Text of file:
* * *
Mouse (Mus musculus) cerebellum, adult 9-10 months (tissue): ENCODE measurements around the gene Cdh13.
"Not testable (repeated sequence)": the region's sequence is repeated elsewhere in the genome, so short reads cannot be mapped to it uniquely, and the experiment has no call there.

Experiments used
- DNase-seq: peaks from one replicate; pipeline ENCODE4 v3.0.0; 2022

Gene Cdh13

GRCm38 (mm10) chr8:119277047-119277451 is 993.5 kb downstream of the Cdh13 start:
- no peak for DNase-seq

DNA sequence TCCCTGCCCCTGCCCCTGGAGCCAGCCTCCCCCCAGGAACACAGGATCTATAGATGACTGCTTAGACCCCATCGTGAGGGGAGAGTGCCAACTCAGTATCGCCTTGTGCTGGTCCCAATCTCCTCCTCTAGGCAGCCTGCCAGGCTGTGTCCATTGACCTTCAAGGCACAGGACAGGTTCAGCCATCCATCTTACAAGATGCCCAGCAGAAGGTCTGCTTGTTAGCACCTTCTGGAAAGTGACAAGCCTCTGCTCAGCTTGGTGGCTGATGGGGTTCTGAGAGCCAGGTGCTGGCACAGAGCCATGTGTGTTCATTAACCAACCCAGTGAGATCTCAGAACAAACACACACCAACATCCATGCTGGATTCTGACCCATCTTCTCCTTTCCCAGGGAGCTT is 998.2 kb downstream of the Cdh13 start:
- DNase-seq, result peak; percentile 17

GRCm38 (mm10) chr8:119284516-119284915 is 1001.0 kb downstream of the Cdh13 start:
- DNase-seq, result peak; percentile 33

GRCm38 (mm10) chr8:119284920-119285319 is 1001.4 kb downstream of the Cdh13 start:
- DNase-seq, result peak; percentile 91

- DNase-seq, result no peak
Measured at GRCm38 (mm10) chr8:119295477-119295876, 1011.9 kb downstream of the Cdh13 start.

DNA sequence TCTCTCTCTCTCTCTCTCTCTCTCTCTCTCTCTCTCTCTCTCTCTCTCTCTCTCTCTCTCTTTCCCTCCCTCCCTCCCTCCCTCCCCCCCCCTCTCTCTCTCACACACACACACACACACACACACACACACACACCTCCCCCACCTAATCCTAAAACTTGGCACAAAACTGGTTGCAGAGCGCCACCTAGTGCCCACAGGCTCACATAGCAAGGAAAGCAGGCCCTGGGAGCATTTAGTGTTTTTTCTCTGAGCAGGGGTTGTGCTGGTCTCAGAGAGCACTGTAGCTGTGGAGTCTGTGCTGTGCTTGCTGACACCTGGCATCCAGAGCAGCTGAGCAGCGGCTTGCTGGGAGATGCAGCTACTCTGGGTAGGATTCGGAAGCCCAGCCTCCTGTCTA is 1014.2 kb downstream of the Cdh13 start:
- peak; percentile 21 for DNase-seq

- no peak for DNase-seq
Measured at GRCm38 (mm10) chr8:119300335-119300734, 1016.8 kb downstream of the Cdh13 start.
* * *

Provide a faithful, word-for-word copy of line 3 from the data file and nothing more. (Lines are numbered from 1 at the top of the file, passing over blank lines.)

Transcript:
Experiments used